History, General

Modern Britain
Course Runs:  5/30/17 – 7/6/17 – at the Joint Base McGuire-Dix-Lakehurst
M, 5:20 pm – 9:00 pm 
Note:  This course is an hybrid, some meetings will be online, go to http:/sakai.rutgers.edu
Instructor:  Professor Golding

How is it that a small island kingdom perched off the northwest coast of Europe came to be the foremost military, political, economic, and cultural force in the world? This course will trace the political, economic, and cultural developments that fueled Great Britain’s ascent to a position of unparalleled geopolitical power by the early nineteenth century, and follow those threads into the 20th c. This is a story that that stretches from the sugar colonies of the West Indies, to the ports and factories of British coastal cities, and on to the operations of the East India Company and British state beyond the Cape of Good Hope. Additionally, it is a story of the cauldron of global competition and warfare, domestic political strife and reform, and what it meant to be a Briton both at home and in the wider world.

Rise of the British Empire
Course Runs:  7/10/17 – 8/16/17
*  Note:  This course is online, go to Sakai.rutgers.edu
Instructor:  Professor Golding

This course will chart the growth of British military and imperial power in the years following the English Civil War and its connection to the growth and expansion of the territorial control of the British state. The first half of the course will stress the development of Britain as a “fiscal military state” and its military and naval victories (and failures) of the late 17th and 18th centuries, culminating in the Napoleonic Wars and the British victory at the Battle of Waterloo. The second half of the course will focus on the British imperial state of the 19th c. and the military challenges that it faced both in its far-flung colonial holdings, and closer to home with the ambitions of European nations. The course will conclude with British involvement in WWI on both land and sea, which marked the beginning of a new international position for the British state.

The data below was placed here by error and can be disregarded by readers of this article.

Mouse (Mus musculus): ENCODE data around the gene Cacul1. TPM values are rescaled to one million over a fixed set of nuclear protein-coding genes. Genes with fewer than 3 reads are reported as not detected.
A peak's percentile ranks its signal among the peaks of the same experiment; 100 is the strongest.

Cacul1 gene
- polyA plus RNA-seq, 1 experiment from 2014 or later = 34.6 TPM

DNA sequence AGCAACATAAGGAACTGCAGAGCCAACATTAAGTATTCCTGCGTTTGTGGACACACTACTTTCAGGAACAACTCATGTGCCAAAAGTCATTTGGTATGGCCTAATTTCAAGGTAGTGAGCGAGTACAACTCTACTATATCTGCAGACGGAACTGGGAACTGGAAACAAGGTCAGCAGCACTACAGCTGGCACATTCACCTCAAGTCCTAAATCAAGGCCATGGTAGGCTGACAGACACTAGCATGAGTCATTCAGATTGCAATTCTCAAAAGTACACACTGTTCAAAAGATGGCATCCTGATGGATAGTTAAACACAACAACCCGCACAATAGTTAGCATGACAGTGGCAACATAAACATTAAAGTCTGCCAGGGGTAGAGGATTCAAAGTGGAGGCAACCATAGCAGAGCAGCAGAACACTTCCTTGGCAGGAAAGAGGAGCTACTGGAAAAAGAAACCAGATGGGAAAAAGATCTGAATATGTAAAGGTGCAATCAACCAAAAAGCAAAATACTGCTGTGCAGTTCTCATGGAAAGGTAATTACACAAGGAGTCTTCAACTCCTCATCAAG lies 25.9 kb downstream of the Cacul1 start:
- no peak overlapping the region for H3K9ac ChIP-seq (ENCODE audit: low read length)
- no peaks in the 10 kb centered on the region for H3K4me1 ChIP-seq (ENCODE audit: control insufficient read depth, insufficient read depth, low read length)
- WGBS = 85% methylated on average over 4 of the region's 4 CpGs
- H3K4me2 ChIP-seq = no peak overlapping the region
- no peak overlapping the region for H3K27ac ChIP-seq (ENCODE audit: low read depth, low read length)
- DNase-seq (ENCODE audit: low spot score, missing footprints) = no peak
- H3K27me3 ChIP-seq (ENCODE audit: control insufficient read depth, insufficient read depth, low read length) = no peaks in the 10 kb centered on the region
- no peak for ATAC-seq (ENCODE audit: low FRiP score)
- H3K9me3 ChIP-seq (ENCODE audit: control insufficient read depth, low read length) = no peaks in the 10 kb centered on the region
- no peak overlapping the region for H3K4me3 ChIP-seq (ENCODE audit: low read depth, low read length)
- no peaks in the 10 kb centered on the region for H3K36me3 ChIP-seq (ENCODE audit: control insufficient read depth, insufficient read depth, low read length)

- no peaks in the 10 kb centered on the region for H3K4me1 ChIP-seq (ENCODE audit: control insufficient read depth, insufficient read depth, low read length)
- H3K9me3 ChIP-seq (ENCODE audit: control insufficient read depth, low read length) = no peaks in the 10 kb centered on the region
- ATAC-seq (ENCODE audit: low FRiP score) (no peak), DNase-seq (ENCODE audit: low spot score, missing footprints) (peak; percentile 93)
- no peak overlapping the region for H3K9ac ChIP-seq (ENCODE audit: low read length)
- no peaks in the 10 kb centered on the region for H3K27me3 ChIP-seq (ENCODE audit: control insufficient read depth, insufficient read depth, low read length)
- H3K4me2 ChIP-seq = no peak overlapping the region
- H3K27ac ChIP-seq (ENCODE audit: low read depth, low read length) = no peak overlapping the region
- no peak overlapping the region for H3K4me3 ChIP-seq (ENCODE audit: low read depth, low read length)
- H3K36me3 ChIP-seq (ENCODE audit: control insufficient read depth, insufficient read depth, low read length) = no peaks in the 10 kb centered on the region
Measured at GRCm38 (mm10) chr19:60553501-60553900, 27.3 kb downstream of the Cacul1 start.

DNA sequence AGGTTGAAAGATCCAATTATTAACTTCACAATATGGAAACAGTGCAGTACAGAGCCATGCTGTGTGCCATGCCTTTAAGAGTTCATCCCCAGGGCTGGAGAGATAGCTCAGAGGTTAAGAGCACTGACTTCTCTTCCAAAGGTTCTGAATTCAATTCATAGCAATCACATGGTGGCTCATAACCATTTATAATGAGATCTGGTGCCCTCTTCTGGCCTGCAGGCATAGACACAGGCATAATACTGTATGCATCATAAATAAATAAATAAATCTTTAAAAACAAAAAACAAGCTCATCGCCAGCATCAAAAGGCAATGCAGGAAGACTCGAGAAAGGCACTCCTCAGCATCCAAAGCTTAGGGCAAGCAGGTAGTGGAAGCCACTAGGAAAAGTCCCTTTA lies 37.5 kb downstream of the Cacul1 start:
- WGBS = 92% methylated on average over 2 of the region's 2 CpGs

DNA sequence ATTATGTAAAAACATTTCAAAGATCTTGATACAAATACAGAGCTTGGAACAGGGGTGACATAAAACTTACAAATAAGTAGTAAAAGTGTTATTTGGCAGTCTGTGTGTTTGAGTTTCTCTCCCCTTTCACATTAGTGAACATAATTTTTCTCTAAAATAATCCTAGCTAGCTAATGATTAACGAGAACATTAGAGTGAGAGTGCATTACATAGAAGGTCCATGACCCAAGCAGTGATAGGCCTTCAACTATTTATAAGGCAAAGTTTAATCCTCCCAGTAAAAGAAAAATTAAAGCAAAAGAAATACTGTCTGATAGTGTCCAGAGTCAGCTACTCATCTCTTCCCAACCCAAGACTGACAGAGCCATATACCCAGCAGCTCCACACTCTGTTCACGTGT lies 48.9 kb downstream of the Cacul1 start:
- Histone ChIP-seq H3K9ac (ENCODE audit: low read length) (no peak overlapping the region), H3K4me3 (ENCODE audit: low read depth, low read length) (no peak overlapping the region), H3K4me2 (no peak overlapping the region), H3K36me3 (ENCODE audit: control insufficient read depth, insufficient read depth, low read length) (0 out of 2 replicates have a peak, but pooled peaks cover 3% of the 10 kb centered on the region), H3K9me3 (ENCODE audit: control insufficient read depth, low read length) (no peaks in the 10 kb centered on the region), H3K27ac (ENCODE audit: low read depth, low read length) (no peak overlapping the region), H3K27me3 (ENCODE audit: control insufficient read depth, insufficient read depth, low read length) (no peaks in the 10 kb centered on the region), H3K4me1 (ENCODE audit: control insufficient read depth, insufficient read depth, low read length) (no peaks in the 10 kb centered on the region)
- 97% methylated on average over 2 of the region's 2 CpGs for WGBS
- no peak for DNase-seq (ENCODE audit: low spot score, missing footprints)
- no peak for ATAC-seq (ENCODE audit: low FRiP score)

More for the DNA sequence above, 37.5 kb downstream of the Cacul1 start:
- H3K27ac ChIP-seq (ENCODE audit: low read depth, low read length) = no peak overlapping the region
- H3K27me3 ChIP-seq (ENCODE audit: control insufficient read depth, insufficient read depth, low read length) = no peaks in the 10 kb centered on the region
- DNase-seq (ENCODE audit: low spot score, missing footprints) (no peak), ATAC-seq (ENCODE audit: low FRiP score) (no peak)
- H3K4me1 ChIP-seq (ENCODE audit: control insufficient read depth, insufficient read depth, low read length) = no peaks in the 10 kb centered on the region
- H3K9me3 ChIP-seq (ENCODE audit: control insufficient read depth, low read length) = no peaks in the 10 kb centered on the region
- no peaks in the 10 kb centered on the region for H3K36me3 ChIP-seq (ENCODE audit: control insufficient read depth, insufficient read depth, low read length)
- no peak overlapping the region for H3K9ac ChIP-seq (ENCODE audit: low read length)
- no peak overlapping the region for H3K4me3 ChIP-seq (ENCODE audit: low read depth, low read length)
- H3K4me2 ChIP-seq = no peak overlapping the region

Cold War Culture
Course Runs:  6/26/17 – 7/20/17
*  Note:  This course is online, go to Sakai.rutgers.edu
Instructor:  Professor Demirjian

In this seminar-style course, we will focus on the United States between 1941 and 1991. The Cold War, an era characterized by the superpower standoff between the United States and the former Soviet Union, provides a fruitful subject for cultural analysis. The focus of our exploration of this era will be the social and cultural changes wrought by atomic weapons and the threat of Communist expansion both abroad and at home. Such phenomena as television, suburbia, science fiction, rock and roll, the Civil Rights movement and the counter-culture are just a few of the trends and processes that emerged during these years. There will be no exams in this course. Students will be evaluated upon two criteria: 1) a series of short reaction papers and book reviews addressing essays and novels from, or about, the period and 2) class performance/participation. We will also have a lot of fun examining and discussing films, television programs, and commercial ads from the period which serve as rich primary source documents of how Americans processed the changing and threatening world around them.

History, M.A.
Internship in Public History 
Course Runs: 5/31/17 – 8/1/17
*  By permission of the instructor.
Instructor:  Staff

Supervised work experience in a public history office or private institutional setting, involving project work for one semester or a summer.